Gayane Aghabalyan (BAEC ‘20): Promoting Inclusion Through Children’s Literature
Gayane Aghabalyan (BAEC ‘20) is the author of the “Sunny Cook” children’s books published in September 2021. She also has co-authored the “Armenian Wonderwomen” to be published soon. Currently, Gayane is a teaching associate for the Learning, Activism, and Social Movements, as well as the Gender and Social Change courses taught at the American University of Armenia (AUA) by Dr. Hourig Attarian. Inspired by real-life stories, Gayane aims to use her writing to change perspectives and break stereotypes among the youngest audiences.
You have authored and co-authored the books “The Sunny Cook” and “Armenian Wonderwomen.” Tell us about the incentives behind writing each of them. What message did you want to convey?
The idea of “Armenian Wonderwomen” started earlier, in 2019, but we started working on it in 2020. It is a collaborative project with Gayane Ghazaryan (BAEC ‘20), Elmira Ayvazyan (BAB ‘20), and Lili Avetyan from Yerevan State University. We were quite frustrated with the fact that there is close to no representation of women in Armenian textbooks, including children’s books. Inspired by the children’s book series “Good Night Stories for Rebel Girls” written by Elena Favilli and Francesca Cavallo, we decided to follow in their footsteps and create a book featuring historical as well as contemporary Armenian women who inspire us.
As for “Sunny Cook,” it was the final project for my Children’s Literature course at AUA. We had the creative freedom to pick a topic and choose the age group we wanted to cover. I was brainstorming about topics with Mimi Zarookian, the course instructor. The initial idea was to work on the “Armenian Wonderwomen,” which was already in the process, but another idea soon came to me.
There is a bakery in Gyumri called Aregak, which is an inclusive cafe that employs people with disabilities. During one of my visits, I picked up a brochure about the bakery and read an interview with the protagonist of my story, Hovhannes, and his mother. I learned about the difficulties they had to overcome after the earthquake and the challenges they faced socially and in educational settings. People didn’t understand who he was and why he looked different from them. Hovhannes faced many hardships, which however had a happy ending when he found his passion for cooking and got employed at the Aregak Bakery.
His story truly inspired me and I wanted to write about him. It’s a book about differences, discrimination, dream, hope, and inclusion. The latter is particularly important as we have a lack of representation and inclusion in children’s literature both in Armenia and worldwide.
How did you make the topic of inclusion suitable for younger audiences?
I instantly visualized the story in my mind. There was never a question on how I could make this story suitable for younger audiences. Having taken the Children’s Literature course, I was familiar with the nuances of writing a children’s book; I had the format and guidelines in mind. I wanted this story to reach the youngest children starting from two to three years of age. I think these types of stories should be read at a young age to prevent the formation of stereotypes in the future. As children grow up, they might meet people who are different from them and they can make a connection with the story they’ve read. I believe this to be true, so I made the story as simple as possible. On the last page of the book, I included a glossary, which gives a short explanation of Down syndrome in very simple language. The visuals had to be very clear to help make the connection. It worked out great, thanks to the book’s illustrator Lusine Sahakyan.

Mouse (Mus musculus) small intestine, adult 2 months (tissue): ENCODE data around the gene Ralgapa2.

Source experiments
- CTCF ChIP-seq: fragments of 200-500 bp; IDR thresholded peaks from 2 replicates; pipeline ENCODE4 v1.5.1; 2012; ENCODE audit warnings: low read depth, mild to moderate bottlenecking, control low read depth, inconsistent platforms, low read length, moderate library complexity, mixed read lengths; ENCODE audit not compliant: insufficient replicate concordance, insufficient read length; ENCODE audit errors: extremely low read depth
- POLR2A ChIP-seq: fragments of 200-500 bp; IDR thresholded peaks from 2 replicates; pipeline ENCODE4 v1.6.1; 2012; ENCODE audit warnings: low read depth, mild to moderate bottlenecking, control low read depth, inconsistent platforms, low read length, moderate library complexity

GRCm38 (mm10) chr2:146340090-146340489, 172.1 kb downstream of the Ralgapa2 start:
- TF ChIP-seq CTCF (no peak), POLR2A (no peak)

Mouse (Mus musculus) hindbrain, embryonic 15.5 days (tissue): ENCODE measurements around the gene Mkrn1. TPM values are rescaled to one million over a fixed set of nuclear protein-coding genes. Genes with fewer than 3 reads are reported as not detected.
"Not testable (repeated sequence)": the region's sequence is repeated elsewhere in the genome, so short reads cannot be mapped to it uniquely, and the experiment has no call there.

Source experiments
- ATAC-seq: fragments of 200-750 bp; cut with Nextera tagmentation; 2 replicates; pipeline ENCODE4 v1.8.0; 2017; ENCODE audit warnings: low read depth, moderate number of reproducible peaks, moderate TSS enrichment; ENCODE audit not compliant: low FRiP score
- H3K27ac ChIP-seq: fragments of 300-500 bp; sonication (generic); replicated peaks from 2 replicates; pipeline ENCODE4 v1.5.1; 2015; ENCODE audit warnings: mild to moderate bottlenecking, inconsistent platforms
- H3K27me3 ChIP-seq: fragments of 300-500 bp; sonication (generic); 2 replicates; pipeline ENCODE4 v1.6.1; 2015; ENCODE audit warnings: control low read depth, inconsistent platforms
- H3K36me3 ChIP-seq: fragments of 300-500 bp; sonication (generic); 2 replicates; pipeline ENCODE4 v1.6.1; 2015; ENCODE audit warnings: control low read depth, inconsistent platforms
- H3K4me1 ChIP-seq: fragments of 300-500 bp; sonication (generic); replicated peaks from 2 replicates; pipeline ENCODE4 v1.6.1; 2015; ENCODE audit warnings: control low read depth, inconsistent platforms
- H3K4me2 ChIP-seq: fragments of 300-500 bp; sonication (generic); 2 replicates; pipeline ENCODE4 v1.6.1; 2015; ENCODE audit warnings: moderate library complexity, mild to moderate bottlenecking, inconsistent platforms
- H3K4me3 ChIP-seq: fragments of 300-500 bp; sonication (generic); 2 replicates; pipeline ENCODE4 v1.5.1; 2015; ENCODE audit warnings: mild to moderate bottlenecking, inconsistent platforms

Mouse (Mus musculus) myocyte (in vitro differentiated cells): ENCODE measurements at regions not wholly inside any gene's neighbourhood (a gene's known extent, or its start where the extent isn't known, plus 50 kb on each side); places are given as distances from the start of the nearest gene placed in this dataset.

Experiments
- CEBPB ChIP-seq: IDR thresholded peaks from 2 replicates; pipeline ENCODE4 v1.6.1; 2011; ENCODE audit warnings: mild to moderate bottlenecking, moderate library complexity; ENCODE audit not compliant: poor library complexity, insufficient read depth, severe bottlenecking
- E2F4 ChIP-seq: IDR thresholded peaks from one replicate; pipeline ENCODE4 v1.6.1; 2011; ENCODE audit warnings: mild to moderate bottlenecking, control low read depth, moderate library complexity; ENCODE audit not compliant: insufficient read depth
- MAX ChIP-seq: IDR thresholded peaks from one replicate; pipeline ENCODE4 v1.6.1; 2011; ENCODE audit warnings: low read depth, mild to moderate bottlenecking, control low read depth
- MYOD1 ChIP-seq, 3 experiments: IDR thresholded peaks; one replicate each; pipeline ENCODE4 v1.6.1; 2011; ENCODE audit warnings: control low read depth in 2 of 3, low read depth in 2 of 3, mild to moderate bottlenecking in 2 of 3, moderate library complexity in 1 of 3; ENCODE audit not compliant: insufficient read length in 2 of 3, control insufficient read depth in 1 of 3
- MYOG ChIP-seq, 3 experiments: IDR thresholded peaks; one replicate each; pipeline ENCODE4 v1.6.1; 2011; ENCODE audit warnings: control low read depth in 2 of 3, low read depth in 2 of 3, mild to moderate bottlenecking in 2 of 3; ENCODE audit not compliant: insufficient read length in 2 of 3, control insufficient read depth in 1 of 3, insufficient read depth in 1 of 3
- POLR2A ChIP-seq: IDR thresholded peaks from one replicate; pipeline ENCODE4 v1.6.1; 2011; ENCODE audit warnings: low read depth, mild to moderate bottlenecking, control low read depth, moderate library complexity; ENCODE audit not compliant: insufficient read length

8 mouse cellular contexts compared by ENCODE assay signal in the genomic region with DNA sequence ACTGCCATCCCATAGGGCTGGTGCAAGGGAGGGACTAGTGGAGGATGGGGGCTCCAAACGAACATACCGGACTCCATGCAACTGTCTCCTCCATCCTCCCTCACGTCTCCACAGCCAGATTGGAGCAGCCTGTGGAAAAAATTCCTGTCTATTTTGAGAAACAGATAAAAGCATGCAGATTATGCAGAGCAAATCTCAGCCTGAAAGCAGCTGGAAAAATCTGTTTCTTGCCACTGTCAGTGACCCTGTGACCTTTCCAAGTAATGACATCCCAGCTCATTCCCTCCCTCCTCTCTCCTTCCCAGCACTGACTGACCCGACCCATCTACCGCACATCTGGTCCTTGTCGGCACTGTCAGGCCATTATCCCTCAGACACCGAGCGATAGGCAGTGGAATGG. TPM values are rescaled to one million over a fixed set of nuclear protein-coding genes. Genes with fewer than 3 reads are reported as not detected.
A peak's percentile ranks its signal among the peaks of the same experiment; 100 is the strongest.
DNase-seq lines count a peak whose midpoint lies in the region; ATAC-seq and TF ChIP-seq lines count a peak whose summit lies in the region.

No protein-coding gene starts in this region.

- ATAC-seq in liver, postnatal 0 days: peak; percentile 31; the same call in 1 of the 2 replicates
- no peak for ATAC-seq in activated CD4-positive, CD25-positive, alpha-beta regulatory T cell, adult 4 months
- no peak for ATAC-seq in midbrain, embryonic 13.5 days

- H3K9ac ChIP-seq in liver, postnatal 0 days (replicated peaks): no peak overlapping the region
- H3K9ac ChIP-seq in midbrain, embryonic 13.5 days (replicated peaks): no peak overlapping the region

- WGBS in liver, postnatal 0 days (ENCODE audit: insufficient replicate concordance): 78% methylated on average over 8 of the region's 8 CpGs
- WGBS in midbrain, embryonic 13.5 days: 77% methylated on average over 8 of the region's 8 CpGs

When was the book published? Is it available in both Armenian and English?
The book launch was in September 2021. We worked with the ARI literary agency and Edge publishing. The book was originally written in English. The current published version is in Eastern Armenian, but we hope to have the Western Armenian version soon as well.
What inspires you to write? Where did that passion come from?
My passion for writing comes from the personal stories of people. I don’t think I’d be able to write fiction — my brain doesn’t work that way. I have to get inspired from real-life stories. I think that the stories people tell have a transformative effect. They have the power to make a difference by creating a connection between us.
How has your AUA education helped you in finding your writing style?
The courses at AUA and the support of the instructors have definitely made an impact on me. It is not so much about the knowledge, but rather about the network and experience you get at AUA. I had a chance to work with Mimi Zarookian, Dr. Hourig Attarian, Dr. Melissa Bilal, and Suzanne Daghlian, amazing faculty members who were and continue to be my advisors throughout this process. It is empowering to realize you can create something, and AUA gives you the space and network to do so.
You have been a teaching associate at AUA for a while now. How would you describe that experience?
This is my fourth semester as a teaching associate working with Dr. Hourig Attarian in the Learning, Activism, and Social Movements, as well as the Gender and Social Change courses. Going through online education and switching back to campus has been a difficult journey. It has been a challenging educational experience for me as well. Working with Dr. Hourig Attarian is an amazing experience.